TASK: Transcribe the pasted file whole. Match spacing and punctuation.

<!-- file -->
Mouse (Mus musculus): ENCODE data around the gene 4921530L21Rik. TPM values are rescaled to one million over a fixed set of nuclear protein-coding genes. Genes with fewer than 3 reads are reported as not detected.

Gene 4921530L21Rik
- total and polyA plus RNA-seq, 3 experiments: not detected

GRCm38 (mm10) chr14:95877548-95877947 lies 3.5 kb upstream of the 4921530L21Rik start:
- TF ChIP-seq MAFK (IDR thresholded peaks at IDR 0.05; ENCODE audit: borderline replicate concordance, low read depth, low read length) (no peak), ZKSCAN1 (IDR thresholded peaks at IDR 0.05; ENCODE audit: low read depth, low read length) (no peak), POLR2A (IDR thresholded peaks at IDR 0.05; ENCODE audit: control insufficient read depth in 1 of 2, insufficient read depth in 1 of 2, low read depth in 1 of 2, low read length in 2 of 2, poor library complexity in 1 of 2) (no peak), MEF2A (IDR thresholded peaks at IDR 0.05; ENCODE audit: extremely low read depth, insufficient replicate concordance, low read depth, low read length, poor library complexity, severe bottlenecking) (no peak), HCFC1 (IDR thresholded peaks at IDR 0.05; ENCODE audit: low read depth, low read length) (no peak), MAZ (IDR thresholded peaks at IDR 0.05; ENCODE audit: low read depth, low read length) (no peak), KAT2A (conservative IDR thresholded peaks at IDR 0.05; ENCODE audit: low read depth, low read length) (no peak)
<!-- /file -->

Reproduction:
Mouse (Mus musculus): ENCODE data around the gene 4921530L21Rik. TPM values are rescaled to one million over a fixed set of nuclear protein-coding genes. Genes with fewer than 3 reads are reported as not detected.

Gene 4921530L21Rik
- total and polyA plus RNA-seq, 3 experiments: not detected

GRCm38 (mm10) chr14:95877548-95877947 lies 3.5 kb upstream of the 4921530L21Rik start:
- TF ChIP-seq MAFK (IDR thresholded peaks at IDR 0.05; ENCODE audit: borderline replicate concordance, low read depth, low read length) (no peak), ZKSCAN1 (IDR thresholded peaks at IDR 0.05; ENCODE audit: low read depth, low read length) (no peak), POLR2A (IDR thresholded peaks at IDR 0.05; ENCODE audit: control insufficient read depth in 1 of 2, insufficient read depth in 1 of 2, low read depth in 1 of 2, low read length in 2 of 2, poor library complexity in 1 of 2) (no peak), MEF2A (IDR thresholded peaks at IDR 0.05; ENCODE audit: extremely low read depth, insufficient replicate concordance, low read depth, low read length, poor library complexity, severe bottlenecking) (no peak), HCFC1 (IDR thresholded peaks at IDR 0.05; ENCODE audit: low read depth, low read length) (no peak), MAZ (IDR thresholded peaks at IDR 0.05; ENCODE audit: low read depth, low read length) (no peak), KAT2A (conservative IDR thresholded peaks at IDR 0.05; ENCODE audit: low read depth, low read length) (no peak)